Object Oriented Programming In Java – Inheritance

Object oriented programming in java is very powerful and a clear understanding is important. While I was trying to dig deeper, I realized that there is more to it than I actually knew. So, I looked around the web and spent some time on StackOverflow! Now let us create a simple file here Base.java

public class Base{
   public static void main(String[] args]){
   //do some cool stuff here
   }
}

You will find out that most software developers will favor composition over inheritance and that is totally fine. I agree with that. It is however important to understand what inheritance is about. Now let us pick a clear example or analogy that will not throw people off guard! I am thinking of an animal class. Let us use it.

Animal.java
What we are alluding to here is the fact that most animals have certain characteristics and behaviors in common. Most animals can move and eat. We can consider the above mentioned behaviors as methods. What else come to mind? I am thinking about the “state” of being either “alive” or “dead”. Now let us create our class.
Animal.java

public class Animal{
   //public methods of the Animal class
   public void move(){
      System.out.println("I can actually move faster than you");
   }

   public void eat(){
      System.out.println("I eat all kinds of food");
   }
}

Now we can create our classes that will inherit non-private members of the Animal class. I am sticking with the two methods to make this simpler. Think of an animal like a cat. Let us also consider our other friend dog for now!

public class Dog extends Animal{
   private String name;
   private int age;
   private String color;

   //let us now define a constructor for our dog class
   public Dog(String name, int age, String color){
      this.name = name;
      this.age = age;
      this.color = color;
   }

   //add getter and setter methods here for private members

}

Now our cat class goes here with its properties:
Cat.java

public class Cat extends Animal{
   private String color;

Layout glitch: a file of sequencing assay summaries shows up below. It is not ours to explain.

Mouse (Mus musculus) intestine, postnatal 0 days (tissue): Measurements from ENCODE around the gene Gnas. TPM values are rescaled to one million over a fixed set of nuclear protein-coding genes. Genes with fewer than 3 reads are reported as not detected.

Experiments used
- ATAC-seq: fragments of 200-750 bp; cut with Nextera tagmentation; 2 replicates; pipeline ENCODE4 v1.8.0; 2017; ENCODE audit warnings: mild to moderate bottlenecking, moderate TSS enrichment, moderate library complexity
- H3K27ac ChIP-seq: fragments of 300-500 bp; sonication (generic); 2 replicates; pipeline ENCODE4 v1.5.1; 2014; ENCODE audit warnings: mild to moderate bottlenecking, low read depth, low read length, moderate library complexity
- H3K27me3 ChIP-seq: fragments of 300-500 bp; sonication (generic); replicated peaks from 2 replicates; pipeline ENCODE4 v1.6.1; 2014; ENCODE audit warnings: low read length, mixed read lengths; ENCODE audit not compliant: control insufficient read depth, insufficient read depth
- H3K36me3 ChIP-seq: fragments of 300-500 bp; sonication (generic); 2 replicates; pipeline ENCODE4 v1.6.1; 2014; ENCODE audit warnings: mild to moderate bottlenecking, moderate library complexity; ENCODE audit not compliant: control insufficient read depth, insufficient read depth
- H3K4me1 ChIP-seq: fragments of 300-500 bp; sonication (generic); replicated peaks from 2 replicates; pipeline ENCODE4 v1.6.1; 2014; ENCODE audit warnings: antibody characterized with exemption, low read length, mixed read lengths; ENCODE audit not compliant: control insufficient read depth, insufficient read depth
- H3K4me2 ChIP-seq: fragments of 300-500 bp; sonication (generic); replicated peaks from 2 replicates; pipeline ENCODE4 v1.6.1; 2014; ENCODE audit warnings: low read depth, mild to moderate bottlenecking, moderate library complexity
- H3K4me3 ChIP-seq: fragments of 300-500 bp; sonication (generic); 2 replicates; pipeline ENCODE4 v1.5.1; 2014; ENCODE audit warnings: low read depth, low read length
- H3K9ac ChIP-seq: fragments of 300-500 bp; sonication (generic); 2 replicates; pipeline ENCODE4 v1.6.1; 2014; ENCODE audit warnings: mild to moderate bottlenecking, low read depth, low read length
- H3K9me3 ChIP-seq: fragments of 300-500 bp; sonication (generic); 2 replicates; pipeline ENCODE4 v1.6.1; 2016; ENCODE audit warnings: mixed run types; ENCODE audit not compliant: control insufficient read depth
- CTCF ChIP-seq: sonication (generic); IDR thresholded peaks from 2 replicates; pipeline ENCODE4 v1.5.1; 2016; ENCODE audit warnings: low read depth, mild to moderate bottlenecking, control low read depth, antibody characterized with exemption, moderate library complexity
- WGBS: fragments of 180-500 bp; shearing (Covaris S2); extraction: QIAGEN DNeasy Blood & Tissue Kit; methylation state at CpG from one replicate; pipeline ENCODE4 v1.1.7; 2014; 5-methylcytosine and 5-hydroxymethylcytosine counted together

private boolean bites;

   //our constructor goes here
   public Cat(String color, boolean bites){
      this.color = color;
      this.bites = bites;
   }

   //add getter and setter methods here for private members
}

Perhaps the easiest way to explain this concept is by saying that both animal types (in this case; dog and cat) can use both move and eat methods even though they have not defined their own. This is possible because we use the extends keyword to enable inheritance. Now consider this inside our Base.java class:

public class Base{
   public static void main(String args[]){
      //instantiate our Dog here
      Dog dog = new Dog("Spot", 10, "Golden-yellow");
      Cat cat = new Cat("black", false);

     //now let us call the inherited methods on our
     //brand new dog and cat!
     dog.move(); //results: I can actually move faster than you
     cat.eat(); //results: I eat all kinds of food
   }
}

The coolest thing that you can do is override the inherited methods by defining special methods(with same names) inside the subclasses (Dog and Cat). You can then specify what the dog eats or what the cat eats. Example:

public class Cat extends Animal{
   //private members here

   //constructor here

   //now override the inherited methods here
   @override
   public void eat(){
       System.out.println("I only eat cat food!");
   }

   @override
   public void move(){
      System.out.println("I move slowly when sneaking up on you!");
   }
}

You can repeat the same overriding inside the Dog class and specify the behaviors respectively.

Now inside our Base.java we can call our Cat’s methods and they should do more specific things.

public class Base{
   public static void main(String args[]){
      Cat kitty = new Cat("white", true);

      //now call the method
      kitty.eat(); // results: I only eat cat food
      kitty.move() // results: I move slowly when sneaking up on you!

      //try this code while you are at it and see what happens:
      System.out.println(kitty instanceof Cat);
      System.out.println(kitty instanceof Animal);
   }
}

When it comes to private members inside the superclass, subclasses do not inherit them. That being said however, using public or protected getter/setter methods inside the superclass, the subclass can access the private members.

Perhaps one other important question to ask yourself is this: based on the fact that private members are not inherited by subclasses, where do they go? How would you answer the question of whether they are inherited or not during an interview and why? The obvious answer is NO. They don’t get inherited. What if your interviewer tells you they get inherited? There is more to this than I can describe here. Try looking around for more information and you are welcome to share them with me.

Thank you and hope this helped you learn something about object oriented programming in java. See you soon and take care. Have a great weekend!

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